Earlier this month PBS ran a story about an unorthodox method of phone charging that Syrian rebels were using. It sounded strange to us, so we tested it. It didn't hold water. Literally. So NewsHour followed up with the real story.
To recap: the video piece was produced by GlobalPost, originally appeared on PBS's NewsHour, and was subsequently picked up by The Atlantic amongst others. In the interview Syrian activist Omar Maqdad says that the way they charge their phones when the government has taken them off the power grid is that they put a couple of batteries in a glass of water, let them sit for 30-60 minutes, then put a USB cable into the water, and that charges it. Our tests indicated that was impossible. We reached out to NewsHour with our findings, and they started digging to see what was up.
They followed up with the segment's producer, who followed up with Omar himself. Evidently, what he meant to say was that they use a portable USB charger (similar to the one pictured), which is powered by AA batteries. They then put this charger into a large empty mug so they can carry it to protests and recharge on the go without arousing the suspicion of security by carrying bags.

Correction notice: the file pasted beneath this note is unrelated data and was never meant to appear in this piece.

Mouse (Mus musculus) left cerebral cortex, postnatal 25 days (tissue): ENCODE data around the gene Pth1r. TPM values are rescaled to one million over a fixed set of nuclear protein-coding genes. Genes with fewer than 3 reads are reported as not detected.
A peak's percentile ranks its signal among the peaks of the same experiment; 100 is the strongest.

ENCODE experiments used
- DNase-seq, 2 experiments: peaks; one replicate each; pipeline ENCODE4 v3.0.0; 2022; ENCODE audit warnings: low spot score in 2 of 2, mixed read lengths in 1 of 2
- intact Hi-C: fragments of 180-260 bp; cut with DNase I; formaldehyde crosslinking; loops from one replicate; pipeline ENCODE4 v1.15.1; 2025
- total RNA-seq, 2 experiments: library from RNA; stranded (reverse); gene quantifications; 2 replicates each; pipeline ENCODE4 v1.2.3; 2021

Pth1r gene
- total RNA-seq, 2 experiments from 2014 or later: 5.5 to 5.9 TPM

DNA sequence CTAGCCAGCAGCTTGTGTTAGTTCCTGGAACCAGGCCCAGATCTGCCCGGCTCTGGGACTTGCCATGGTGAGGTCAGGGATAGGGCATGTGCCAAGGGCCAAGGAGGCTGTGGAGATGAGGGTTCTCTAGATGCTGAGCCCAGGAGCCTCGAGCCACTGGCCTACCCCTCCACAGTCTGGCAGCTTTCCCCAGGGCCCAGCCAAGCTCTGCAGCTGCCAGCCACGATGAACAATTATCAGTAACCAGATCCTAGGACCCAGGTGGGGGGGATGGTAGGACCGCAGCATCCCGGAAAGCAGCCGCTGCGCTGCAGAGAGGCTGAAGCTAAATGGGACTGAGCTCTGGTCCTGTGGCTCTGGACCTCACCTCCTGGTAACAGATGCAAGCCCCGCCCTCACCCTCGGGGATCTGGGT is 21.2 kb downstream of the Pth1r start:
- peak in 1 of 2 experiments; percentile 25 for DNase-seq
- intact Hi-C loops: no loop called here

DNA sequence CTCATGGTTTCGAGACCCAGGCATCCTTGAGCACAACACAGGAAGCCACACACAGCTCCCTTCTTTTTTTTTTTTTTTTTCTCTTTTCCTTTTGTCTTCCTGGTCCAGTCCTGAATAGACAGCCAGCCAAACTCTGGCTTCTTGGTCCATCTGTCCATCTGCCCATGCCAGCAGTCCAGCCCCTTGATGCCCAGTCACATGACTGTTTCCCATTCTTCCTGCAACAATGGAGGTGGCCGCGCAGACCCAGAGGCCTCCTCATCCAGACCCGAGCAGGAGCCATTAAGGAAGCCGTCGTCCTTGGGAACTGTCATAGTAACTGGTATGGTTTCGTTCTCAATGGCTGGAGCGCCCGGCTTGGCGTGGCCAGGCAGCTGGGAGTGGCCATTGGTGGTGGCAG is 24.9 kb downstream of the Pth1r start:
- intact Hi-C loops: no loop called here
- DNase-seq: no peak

"Omar was very upset and apologetic to know there were some question marks over his explanation. He said that though he wanted to give the interview in English he sometimes struggled with vocabulary to explain things in a concise manner. It seems he struggled for the word mug, and instead of 'glass of water' meant 'glass for water.'"
That sorta doesn't add up? I recognize that English isn't Omar's first language but watching the video (skip to 8:17 for the relavent bit) he clearly says, "...keep the batteries in the water for one hour or 30 minutes. Then you put the USB adapters inside the water and start charge." He doesn't seem to be reaching for the word "mug" or any other. He clearly says water, and his English really is pretty good. (I wish my Arabic was that good.) Further, there's no mention of the charging device at all.
I don't like publicly stating that this whole thing seems fishy, but it does! Maybe even more so than before. Well, anyway, we likely now know how they're actually charging their phones, even if we still don't really know why he originally said what he did. If you read PBS's full story be sure to come on back and let us know what you think. [PBS]
Image credit: News Hour
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